A quick search on Hackaday this morning turned up more than I expected. One featured project that caught my eye was is this cute 3D printed, mechanical heart (opens in new tab) entitled "A 3D Printed Valentine For My Wife, With A Twist."
It's totally mesmerising is it not?
What's more, a little digging uncovered that its creator, Greg Zumwalt (opens in new tab), is the sole creditor for the design of the 1984 original FlightSim 1 for the TRS-80 CoCo. Turns out that designing sentimental, electro-mechanical devices is how he's been spending his spare time, since retirement.
Zumwalt contributed to 37 video games for Tandy Corporation, Atari, EA, and SEGA, among others. His credits include the design of Michael Jordan in Flight, as well as the programming for RoboCop (1989), Biosphere (1986) and a version of Tetris (1989), among other things.
His Hackaday profile is brimming with all kinds of goodies, from hopping mechanisms, to refrigerator climbers, and even an automated, sewing My Little Pony Rarity toy.
But these mini gadgets aren't the only things birthed from a life of coding, engineering and game design. He's also designed larger, more practical mechanical devices, including "flight control systems for military, business and commercial aircraft and the training," according to a chat transcript (opens in new tab) on the site.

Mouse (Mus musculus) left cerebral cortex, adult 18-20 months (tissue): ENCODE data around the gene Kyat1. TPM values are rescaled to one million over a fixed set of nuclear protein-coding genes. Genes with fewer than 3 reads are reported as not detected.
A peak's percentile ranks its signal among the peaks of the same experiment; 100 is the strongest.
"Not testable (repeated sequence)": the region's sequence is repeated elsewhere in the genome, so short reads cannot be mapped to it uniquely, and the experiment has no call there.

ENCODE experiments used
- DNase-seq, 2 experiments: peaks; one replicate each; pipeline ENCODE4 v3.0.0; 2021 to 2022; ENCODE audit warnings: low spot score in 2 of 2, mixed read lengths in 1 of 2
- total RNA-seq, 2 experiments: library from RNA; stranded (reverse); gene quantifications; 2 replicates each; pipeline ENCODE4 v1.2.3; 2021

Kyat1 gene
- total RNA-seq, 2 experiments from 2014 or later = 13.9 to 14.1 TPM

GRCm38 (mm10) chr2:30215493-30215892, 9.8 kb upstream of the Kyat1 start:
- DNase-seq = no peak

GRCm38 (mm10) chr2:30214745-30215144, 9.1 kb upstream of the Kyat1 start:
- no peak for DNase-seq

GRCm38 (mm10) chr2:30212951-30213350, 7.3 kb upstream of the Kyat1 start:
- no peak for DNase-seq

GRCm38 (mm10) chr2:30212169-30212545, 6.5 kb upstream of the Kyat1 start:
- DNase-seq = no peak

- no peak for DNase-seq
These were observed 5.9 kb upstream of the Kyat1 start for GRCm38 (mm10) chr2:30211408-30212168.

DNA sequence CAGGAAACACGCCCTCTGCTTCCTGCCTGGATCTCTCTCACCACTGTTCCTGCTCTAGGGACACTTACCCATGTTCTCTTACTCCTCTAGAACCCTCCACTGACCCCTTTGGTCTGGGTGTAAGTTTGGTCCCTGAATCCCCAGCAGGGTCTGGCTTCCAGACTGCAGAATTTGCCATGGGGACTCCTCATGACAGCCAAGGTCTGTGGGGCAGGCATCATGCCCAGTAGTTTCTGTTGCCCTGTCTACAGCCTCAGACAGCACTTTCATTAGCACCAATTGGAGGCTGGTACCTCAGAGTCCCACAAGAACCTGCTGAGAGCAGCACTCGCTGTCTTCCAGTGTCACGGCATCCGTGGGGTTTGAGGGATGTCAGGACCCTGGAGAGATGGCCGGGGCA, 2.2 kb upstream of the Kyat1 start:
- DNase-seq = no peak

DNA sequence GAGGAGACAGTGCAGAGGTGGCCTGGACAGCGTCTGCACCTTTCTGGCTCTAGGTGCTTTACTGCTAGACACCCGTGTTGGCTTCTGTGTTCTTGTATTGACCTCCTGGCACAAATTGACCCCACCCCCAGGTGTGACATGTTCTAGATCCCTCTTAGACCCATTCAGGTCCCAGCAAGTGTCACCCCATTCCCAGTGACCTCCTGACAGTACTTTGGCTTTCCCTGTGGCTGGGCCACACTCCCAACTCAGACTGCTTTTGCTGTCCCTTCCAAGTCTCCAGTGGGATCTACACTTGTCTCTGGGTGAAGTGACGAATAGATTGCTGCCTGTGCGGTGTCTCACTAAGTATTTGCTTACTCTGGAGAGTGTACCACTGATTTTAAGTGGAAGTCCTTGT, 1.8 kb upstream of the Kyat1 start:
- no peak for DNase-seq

Zumwalt's been forthcoming in his appreciation of the convenience 3D printers have provided his design feats. As he notes, producing gears and the like "became so much easier, taking much less time to get from in your mind to in your hands." Being used to working with cumbersome CNC mills and lathes to produce his components, this new tech must have been a revelation.
He now utilises Autodesk fusion 360, with the "gear add-in as template to which I can add spokes, hubs, threads and other attachment points." So the process has become a lot more streamlined.
If you're looking to get into creating little projects for your loved ones, like the ones Zumwalt's been making, remember it can be an arduous process. Zumwalt explains, "My wife reminded me of the time a little over 2 years ago I came screaming that it was too complicated and 2 years later I'm still learning."
But don't let that put you off. As Zumwalt is proof, perseverance pays off.